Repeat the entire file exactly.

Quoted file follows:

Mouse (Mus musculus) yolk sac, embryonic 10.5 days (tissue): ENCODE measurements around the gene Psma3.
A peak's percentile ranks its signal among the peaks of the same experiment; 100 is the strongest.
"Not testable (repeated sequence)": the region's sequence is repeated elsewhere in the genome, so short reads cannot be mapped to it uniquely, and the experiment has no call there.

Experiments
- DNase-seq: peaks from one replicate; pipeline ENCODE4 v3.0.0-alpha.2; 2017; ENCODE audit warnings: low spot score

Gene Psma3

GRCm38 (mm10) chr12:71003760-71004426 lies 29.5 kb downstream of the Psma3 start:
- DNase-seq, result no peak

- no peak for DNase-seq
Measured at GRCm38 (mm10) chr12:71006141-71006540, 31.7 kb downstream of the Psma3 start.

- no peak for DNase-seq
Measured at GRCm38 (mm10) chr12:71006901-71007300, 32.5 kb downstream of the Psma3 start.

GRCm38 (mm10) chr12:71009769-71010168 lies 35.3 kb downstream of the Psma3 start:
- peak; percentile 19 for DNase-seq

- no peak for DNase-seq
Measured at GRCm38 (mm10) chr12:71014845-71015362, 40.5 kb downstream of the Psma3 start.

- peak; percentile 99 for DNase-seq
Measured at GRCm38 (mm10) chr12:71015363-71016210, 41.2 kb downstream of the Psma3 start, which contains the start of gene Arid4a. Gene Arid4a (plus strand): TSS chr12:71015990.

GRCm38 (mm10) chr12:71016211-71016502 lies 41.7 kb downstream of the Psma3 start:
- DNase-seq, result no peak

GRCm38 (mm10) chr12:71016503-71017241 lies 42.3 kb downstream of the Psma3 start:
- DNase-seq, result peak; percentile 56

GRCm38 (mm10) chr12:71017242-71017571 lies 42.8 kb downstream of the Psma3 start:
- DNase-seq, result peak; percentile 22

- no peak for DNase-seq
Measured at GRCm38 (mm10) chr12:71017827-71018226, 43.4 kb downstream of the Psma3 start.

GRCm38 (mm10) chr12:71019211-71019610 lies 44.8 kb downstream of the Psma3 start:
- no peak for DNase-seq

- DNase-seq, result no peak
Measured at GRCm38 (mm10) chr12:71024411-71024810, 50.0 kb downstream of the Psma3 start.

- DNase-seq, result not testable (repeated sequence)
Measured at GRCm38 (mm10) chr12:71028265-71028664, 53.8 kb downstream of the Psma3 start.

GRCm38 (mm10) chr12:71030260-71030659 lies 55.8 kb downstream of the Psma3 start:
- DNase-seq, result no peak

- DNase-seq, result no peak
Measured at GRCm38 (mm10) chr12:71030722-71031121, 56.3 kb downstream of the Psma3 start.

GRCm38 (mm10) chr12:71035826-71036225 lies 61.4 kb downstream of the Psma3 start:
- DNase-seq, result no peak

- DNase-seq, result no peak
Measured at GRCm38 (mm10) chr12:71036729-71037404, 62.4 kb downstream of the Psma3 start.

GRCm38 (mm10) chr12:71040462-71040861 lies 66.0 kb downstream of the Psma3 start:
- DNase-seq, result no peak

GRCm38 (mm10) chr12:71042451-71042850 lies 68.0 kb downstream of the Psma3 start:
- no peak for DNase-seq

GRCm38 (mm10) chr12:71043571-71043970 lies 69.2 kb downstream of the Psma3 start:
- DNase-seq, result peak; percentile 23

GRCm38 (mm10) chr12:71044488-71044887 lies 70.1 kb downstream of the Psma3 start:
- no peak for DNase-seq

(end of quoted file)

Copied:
Mouse (Mus musculus) yolk sac, embryonic 10.5 days (tissue): ENCODE measurements around the gene Psma3.
A peak's percentile ranks its signal among the peaks of the same experiment; 100 is the strongest.
"Not testable (repeated sequence)": the region's sequence is repeated elsewhere in the genome, so short reads cannot be mapped to it uniquely, and the experiment has no call there.

Experiments
- DNase-seq: peaks from one replicate; pipeline ENCODE4 v3.0.0-alpha.2; 2017; ENCODE audit warnings: low spot score

Gene Psma3

GRCm38 (mm10) chr12:71003760-71004426 lies 29.5 kb downstream of the Psma3 start:
- DNase-seq, result no peak

- no peak for DNase-seq
Measured at GRCm38 (mm10) chr12:71006141-71006540, 31.7 kb downstream of the Psma3 start.

- no peak for DNase-seq
Measured at GRCm38 (mm10) chr12:71006901-71007300, 32.5 kb downstream of the Psma3 start.

GRCm38 (mm10) chr12:71009769-71010168 lies 35.3 kb downstream of the Psma3 start:
- peak; percentile 19 for DNase-seq

- no peak for DNase-seq
Measured at GRCm38 (mm10) chr12:71014845-71015362, 40.5 kb downstream of the Psma3 start.

- peak; percentile 99 for DNase-seq
Measured at GRCm38 (mm10) chr12:71015363-71016210, 41.2 kb downstream of the Psma3 start, which contains the start of gene Arid4a. Gene Arid4a (plus strand): TSS chr12:71015990.

GRCm38 (mm10) chr12:71016211-71016502 lies 41.7 kb downstream of the Psma3 start:
- DNase-seq, result no peak

GRCm38 (mm10) chr12:71016503-71017241 lies 42.3 kb downstream of the Psma3 start:
- DNase-seq, result peak; percentile 56

GRCm38 (mm10) chr12:71017242-71017571 lies 42.8 kb downstream of the Psma3 start:
- DNase-seq, result peak; percentile 22

- no peak for DNase-seq
Measured at GRCm38 (mm10) chr12:71017827-71018226, 43.4 kb downstream of the Psma3 start.

GRCm38 (mm10) chr12:71019211-71019610 lies 44.8 kb downstream of the Psma3 start:
- no peak for DNase-seq

- DNase-seq, result no peak
Measured at GRCm38 (mm10) chr12:71024411-71024810, 50.0 kb downstream of the Psma3 start.

- DNase-seq, result not testable (repeated sequence)
Measured at GRCm38 (mm10) chr12:71028265-71028664, 53.8 kb downstream of the Psma3 start.

GRCm38 (mm10) chr12:71030260-71030659 lies 55.8 kb downstream of the Psma3 start:
- DNase-seq, result no peak

- DNase-seq, result no peak
Measured at GRCm38 (mm10) chr12:71030722-71031121, 56.3 kb downstream of the Psma3 start.

GRCm38 (mm10) chr12:71035826-71036225 lies 61.4 kb downstream of the Psma3 start:
- DNase-seq, result no peak

- DNase-seq, result no peak
Measured at GRCm38 (mm10) chr12:71036729-71037404, 62.4 kb downstream of the Psma3 start.

GRCm38 (mm10) chr12:71040462-71040861 lies 66.0 kb downstream of the Psma3 start:
- DNase-seq, result no peak

GRCm38 (mm10) chr12:71042451-71042850 lies 68.0 kb downstream of the Psma3 start:
- no peak for DNase-seq

GRCm38 (mm10) chr12:71043571-71043970 lies 69.2 kb downstream of the Psma3 start:
- DNase-seq, result peak; percentile 23

GRCm38 (mm10) chr12:71044488-71044887 lies 70.1 kb downstream of the Psma3 start:
- no peak for DNase-seq